Why Blogging Will Be Different This Time19 Sep 2012
I have tried to start a blog 3 times or 4 times. Each time it has failed to amass more than one post.
I believe that I have never maintained the dedicated effort in blogging for three reasons - 1. The return on investment has never seemed to make sense, 2 - blogging has always felt like a chore since I haven’t blogged about subjects I am passionate about and 3 - blog posts have taken too long to write for their expected return on investment.
I am determined that this time will be different because I am going to approach blogging in a slightly different way. This is what I will be doing differently:
1. I will only blog about what I know and love
While this point might seem obvious - it is something I’ve never really done.
On the Art Sumo blog, I have consistently struggled to write blog posts because I really know very little about art. When I attempted to write blog posts on it, they would always come out as a contempt for the art world, rather than a proper discussion on the ins and outs of various pieces.
It comes natural to Tim Ferris to blog about travel and small business design, because it is what he loves and is continuously speaking about. Likewise, Rand Fishkin runs a SEO firm, so it is natural for him to give tips on SEO and Start-ups. If we asked either one of them to blog on flowers, it’s quite likely that even they would struggle too.
So I’m going to stick to the subjects which I’m naturally thinking about and love. I think they will be much more enjoyable to write about and will help to focus my thoughts.
2. I will embrace that practice makes perfect
I recently re-read Outliers. In it, Malcolm Gladwell points out that any of the big success stories have dedicated approximately 10,000 hours of practice before anyone ever heard of them.
While I don’t plan think I’ll ever blog for 10,000 hours, I beleive that if I can keep to just 1 blog post per week, blogging will get easier with time. Rand Fishkin recently mentioned on Quora that he got into the practice of blogging each day early on in his career and kept it up for 5 years! Nowadays it isn’t so hard for him to whip together a blog post (now that he has put in his 10,000 hours!)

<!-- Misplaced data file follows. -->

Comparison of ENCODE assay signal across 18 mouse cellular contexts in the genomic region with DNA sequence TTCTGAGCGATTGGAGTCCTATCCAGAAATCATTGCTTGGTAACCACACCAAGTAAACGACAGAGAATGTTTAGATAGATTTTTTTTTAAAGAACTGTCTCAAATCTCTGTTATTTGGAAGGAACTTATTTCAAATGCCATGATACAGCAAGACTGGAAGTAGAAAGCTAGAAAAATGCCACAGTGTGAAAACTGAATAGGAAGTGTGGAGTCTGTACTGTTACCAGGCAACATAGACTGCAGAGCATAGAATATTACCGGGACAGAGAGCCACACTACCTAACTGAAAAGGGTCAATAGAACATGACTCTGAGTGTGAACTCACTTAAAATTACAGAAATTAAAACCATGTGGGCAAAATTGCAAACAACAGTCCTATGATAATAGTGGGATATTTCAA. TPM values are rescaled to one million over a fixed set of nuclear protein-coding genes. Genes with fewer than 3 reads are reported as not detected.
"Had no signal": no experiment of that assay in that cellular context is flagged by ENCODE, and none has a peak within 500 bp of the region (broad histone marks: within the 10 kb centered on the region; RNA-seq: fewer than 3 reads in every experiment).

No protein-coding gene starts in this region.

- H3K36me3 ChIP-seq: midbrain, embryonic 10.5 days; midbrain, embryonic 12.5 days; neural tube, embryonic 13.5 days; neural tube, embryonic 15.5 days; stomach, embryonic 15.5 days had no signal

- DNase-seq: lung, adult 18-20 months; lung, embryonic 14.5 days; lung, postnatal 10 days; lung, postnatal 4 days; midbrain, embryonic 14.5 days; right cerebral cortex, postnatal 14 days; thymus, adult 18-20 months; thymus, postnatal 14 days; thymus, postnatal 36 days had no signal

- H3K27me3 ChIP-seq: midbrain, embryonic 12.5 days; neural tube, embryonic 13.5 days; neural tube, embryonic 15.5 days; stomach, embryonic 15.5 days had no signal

3. I will queue up 1 month of posts before the blog goes live
When I audited a positive psychology course during undergrad, I remember learning that 2/3rds of people who seek out to make a behavioural change (say a new year’s resolution), break their behavioural chance within 1 day. I also vaguely recall that if people were able to maintain their new year’s resolution for at least a week, their odds of keeping it went up tremendously.
So to get myself into a cadence, I will type up 1 blog post each week until, I have established my momentum to blog each week. If you are seeing this post, it is an indication that I have managed to maintain the cadence of 1 post per week.
4. I will invest in online marketing
In building Art Sumo, I learned the hard way, that if you build it, they won’t come. The number of blogs is increasing exponentially and to stick out of the pack, you need to market it online.
I remember Gary Vaynerchuk pointed out in his Mixergy interview that the reason he was able to build up an online following is that after he created each podcast, he was willing to spend the remaining 12 hours in the day promoting it.
I don’t plan to invest in that level of promotion, but do plan to spend about 15-30 minutes each day doing some form of marketing.
Well that it - here’s hoping that these 4 things will allow me to maintain the blog and provide some value to you.